Caretta Caretta Turtles

While you are on holiday in Zante you will have the opportunity to learn more about the Caretta Caretta Turtles and you can even partake in a Turtle spotting trip to see them swimming in their natural habitat.

The Bay of Laganas, located on the South West coast of Zante Zakynthos, Zante in the Greek Islands is considered to be the largest nesting ground in the Mediterranean for the Caretta Caretta loggerhead sea turtle.

  • Caretta Caretta turtles in Zante are commonly called the "loggerhead" sea turtles due to their large heads with a horny beak that is thicker than other sea turtles. Caretta Caretta turtles in Zakynthos are the largest hard-shelled turtle in the world.
  • Caretta Caretta loggerhead sea turtles are the world's most-studied and well-known sea-turtle. An adult loggerhead turtles weigh between 77 and 160 kg, and measures between 31 to 45 inches long. Their shell is a golden brown colour, with skin tones from yellow to brown.
  • The Caretta Caretta has become an endangered species, in part due to the development of tourism in their major nesting grounds.

The Caretta Caretta Loggerhead Turtles Life Cycle

The Caretta Caretta loggerhead turtle’s mating period may last up to six weeks. It appears that the turtles court their mates. Nuzzling, biting, head movements and flipper movements are all examples of male courtship behaviour.

Studies show that male Caretta Caretta loggerhead sea turtles approach the females and attempt to mount them, while females resist. The male and female Caretta Caretta sea turtles may circle each other, and if the male has competitors, the female may leave the males to struggle with each other. The winner then mounts the female and mating begins.

Over a mating season in Zante the female Caretta Caretta loggerhead turtles usually produce two or three nests. After this they produce no eggs for an average two to three years.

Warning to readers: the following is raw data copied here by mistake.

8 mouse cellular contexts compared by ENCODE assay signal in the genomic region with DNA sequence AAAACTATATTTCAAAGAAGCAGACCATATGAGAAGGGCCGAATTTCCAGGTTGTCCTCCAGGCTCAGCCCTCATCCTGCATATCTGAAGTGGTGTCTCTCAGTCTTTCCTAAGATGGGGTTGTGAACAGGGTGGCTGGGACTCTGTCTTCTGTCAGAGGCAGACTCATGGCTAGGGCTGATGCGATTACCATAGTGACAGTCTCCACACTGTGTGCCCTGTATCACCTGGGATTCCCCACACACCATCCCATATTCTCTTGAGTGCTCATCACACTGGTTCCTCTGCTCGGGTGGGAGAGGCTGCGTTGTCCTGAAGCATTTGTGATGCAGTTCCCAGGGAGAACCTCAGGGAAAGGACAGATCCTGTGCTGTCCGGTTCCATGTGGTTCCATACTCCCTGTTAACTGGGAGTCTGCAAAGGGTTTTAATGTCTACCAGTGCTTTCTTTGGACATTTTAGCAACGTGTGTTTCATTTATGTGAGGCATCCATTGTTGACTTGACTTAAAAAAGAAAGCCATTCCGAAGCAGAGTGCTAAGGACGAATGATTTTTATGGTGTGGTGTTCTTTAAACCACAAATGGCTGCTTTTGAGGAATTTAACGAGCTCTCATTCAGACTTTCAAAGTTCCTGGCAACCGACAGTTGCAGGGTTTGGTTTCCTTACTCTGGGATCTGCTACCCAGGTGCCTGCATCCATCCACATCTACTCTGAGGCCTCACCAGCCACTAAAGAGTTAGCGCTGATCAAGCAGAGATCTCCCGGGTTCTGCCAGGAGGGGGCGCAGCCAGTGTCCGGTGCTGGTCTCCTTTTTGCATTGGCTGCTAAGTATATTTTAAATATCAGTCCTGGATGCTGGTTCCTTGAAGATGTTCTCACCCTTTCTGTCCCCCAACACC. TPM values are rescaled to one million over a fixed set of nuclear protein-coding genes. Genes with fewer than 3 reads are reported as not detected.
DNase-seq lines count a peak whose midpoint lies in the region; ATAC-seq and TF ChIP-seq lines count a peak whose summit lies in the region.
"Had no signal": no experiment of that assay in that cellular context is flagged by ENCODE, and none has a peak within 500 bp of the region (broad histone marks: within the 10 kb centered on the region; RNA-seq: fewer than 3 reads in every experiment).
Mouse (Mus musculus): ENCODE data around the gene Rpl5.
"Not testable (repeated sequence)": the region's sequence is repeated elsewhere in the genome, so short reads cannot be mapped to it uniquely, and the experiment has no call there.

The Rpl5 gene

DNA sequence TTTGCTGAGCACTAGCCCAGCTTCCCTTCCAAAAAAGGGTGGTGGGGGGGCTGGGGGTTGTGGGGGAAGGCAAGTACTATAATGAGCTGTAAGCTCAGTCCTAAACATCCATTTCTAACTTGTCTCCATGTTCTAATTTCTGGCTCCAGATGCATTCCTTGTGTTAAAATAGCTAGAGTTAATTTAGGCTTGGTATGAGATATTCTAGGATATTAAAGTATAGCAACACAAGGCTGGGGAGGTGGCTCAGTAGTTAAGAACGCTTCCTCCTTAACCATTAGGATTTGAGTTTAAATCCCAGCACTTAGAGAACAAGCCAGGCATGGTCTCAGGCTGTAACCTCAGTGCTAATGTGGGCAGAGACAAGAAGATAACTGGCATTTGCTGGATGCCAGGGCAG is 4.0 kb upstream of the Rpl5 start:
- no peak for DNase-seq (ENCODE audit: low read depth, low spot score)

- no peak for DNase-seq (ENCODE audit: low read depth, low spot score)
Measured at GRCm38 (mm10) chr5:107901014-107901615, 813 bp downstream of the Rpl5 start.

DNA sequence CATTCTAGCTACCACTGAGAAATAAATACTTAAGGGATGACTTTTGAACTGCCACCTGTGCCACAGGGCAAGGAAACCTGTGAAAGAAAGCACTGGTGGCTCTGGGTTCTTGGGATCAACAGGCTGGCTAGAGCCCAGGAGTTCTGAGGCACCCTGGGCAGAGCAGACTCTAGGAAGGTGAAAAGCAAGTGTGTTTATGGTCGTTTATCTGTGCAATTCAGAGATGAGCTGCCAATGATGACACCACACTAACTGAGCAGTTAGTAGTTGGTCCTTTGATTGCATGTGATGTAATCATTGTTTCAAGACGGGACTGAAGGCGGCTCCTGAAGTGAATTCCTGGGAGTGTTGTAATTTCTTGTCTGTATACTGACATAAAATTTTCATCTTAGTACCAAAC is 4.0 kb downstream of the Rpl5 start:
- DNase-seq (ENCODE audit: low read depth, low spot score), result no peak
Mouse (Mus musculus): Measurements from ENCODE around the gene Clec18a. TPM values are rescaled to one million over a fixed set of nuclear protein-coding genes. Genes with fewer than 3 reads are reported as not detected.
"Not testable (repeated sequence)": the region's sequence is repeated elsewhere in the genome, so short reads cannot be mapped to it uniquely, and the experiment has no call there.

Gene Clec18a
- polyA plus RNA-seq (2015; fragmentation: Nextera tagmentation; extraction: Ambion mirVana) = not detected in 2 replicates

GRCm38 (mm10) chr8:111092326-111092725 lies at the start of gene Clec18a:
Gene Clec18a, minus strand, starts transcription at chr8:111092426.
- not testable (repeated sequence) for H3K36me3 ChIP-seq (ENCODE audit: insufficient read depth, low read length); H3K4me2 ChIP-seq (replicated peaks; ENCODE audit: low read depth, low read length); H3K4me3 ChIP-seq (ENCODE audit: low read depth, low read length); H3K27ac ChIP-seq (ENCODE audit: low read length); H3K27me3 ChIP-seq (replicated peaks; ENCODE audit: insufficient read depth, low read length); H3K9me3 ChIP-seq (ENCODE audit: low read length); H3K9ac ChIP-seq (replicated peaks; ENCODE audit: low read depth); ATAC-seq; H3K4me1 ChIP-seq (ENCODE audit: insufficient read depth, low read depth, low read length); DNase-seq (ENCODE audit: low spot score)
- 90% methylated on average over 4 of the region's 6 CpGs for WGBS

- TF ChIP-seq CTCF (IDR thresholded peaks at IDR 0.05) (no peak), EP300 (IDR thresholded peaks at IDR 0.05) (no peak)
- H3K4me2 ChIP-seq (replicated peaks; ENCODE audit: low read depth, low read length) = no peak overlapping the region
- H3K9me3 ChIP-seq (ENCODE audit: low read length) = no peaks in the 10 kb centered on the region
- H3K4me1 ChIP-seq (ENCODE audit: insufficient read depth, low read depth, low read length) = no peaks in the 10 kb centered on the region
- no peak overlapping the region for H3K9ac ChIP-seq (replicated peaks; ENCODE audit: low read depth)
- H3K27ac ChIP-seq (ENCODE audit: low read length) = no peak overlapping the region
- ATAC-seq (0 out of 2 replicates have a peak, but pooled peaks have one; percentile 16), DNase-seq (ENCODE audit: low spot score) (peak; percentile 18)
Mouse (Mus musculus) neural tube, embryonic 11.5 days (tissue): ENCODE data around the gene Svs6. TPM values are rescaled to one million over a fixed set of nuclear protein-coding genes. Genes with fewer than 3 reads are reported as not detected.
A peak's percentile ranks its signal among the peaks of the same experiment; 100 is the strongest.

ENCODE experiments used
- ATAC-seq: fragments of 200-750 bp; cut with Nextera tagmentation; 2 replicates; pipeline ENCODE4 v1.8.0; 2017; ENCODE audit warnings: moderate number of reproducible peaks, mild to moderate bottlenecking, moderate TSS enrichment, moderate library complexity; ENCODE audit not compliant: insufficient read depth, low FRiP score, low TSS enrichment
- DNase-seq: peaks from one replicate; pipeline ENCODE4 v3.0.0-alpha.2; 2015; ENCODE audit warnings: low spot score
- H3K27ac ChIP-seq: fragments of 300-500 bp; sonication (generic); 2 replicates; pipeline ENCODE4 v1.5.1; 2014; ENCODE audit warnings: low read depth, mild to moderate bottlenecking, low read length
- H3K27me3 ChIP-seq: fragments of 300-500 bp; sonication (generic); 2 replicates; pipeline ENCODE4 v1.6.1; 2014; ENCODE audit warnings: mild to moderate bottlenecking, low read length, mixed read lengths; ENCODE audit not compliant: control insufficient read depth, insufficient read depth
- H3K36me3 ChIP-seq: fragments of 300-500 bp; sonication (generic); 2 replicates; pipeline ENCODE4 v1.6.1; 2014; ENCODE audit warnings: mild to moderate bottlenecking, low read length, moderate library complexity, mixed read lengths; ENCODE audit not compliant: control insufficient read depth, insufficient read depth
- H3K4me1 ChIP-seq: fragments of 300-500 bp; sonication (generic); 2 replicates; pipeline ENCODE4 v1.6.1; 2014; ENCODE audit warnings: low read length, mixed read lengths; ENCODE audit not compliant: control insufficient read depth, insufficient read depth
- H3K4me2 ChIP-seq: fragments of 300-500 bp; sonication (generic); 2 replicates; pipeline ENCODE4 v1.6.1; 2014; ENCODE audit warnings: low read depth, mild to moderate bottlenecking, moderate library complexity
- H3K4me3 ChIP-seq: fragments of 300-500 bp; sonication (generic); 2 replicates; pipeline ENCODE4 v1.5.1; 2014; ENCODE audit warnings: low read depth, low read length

Unlike other sea turtles, courtship and mating usually do not take place near the nesting beach, but rather along migration routes between feeding and breeding grounds.
In the Mediterranean, Caretta Caretta loggerhead turtles mate from late March to early June. The nesting season peaks in June and July, but varies by nesting beach.
All sea turtles have similar basic nesting behaviors. Females return to lay their eggs on or near the beach where they hatched. They haul out of the water, climb the beach, excavate a body pit, lay eggs, fill the egg chamber, fill the body pit, and finally return to sea.

Hatchlings average about 1.8 inches in length and weigh around 20 grams when they are born.

After hatching, the baby Caretta Caretta turtles enter the sea and swim away from land for several days. The "post-hatchlings" then return to find a home rather close to shore. They may stay there for months, feeding on floating material and occasionally swimming to keep from getting too cold.

Eventually, they enter ocean currents farther from shore and move into the oceanic zone where they remain until they reach the juvenile stage of their life, between the ages 7 and 12.

Only one in each 1,000 baby Caretta Caretta turtles is expected to survive once they make it to the open seas.

  • With soft shells they are eaten by fish and other sea animals. They also get caught in fishing nets and are sometimes suffocated by plastic bags floating in the ocean.
  • Those that do survive go on to move into the neritic zone and remain there until reaching adulthood. The neritic zone is also an important area for adult foraging and inter-nesting habitats.
  • Sea turtles live in almost every ocean of the world. Their smooth shells and paddle-like flippers help them speed through the water as fast as 24 kph. These long-distance travellers have been known to swim up to 4828 km.